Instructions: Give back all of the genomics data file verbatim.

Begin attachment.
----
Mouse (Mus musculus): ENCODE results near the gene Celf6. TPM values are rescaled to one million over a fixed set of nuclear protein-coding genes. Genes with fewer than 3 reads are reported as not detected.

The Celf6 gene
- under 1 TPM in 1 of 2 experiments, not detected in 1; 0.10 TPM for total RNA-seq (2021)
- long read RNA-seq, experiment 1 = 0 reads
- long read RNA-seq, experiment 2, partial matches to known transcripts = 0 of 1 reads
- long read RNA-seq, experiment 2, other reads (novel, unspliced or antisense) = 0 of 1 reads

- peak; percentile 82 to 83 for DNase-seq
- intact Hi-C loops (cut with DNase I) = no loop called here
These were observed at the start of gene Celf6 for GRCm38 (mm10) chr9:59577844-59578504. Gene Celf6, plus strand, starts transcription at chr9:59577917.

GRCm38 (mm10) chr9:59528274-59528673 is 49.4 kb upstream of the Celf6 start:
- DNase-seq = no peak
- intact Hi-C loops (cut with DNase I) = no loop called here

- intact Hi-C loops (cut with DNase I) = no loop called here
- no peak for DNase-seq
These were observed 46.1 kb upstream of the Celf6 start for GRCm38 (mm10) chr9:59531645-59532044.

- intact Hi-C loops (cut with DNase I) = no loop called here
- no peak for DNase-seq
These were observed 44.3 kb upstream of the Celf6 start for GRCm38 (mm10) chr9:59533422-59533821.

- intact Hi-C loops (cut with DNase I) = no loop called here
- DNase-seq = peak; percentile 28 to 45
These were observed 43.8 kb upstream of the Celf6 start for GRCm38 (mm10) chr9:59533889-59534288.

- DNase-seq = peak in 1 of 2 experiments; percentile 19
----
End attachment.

Mouse (Mus musculus): ENCODE results near the gene Celf6. TPM values are rescaled to one million over a fixed set of nuclear protein-coding genes. Genes with fewer than 3 reads are reported as not detected.

The Celf6 gene
- under 1 TPM in 1 of 2 experiments, not detected in 1; 0.10 TPM for total RNA-seq (2021)
- long read RNA-seq, experiment 1 = 0 reads
- long read RNA-seq, experiment 2, partial matches to known transcripts = 0 of 1 reads
- long read RNA-seq, experiment 2, other reads (novel, unspliced or antisense) = 0 of 1 reads

- peak; percentile 82 to 83 for DNase-seq
- intact Hi-C loops (cut with DNase I) = no loop called here
These were observed at the start of gene Celf6 for GRCm38 (mm10) chr9:59577844-59578504. Gene Celf6, plus strand, starts transcription at chr9:59577917.

GRCm38 (mm10) chr9:59528274-59528673 is 49.4 kb upstream of the Celf6 start:
- DNase-seq = no peak
- intact Hi-C loops (cut with DNase I) = no loop called here

- intact Hi-C loops (cut with DNase I) = no loop called here
- no peak for DNase-seq
These were observed 46.1 kb upstream of the Celf6 start for GRCm38 (mm10) chr9:59531645-59532044.

- intact Hi-C loops (cut with DNase I) = no loop called here
- no peak for DNase-seq
These were observed 44.3 kb upstream of the Celf6 start for GRCm38 (mm10) chr9:59533422-59533821.

- intact Hi-C loops (cut with DNase I) = no loop called here
- DNase-seq = peak; percentile 28 to 45
These were observed 43.8 kb upstream of the Celf6 start for GRCm38 (mm10) chr9:59533889-59534288.

- DNase-seq = peak in 1 of 2 experiments; percentile 19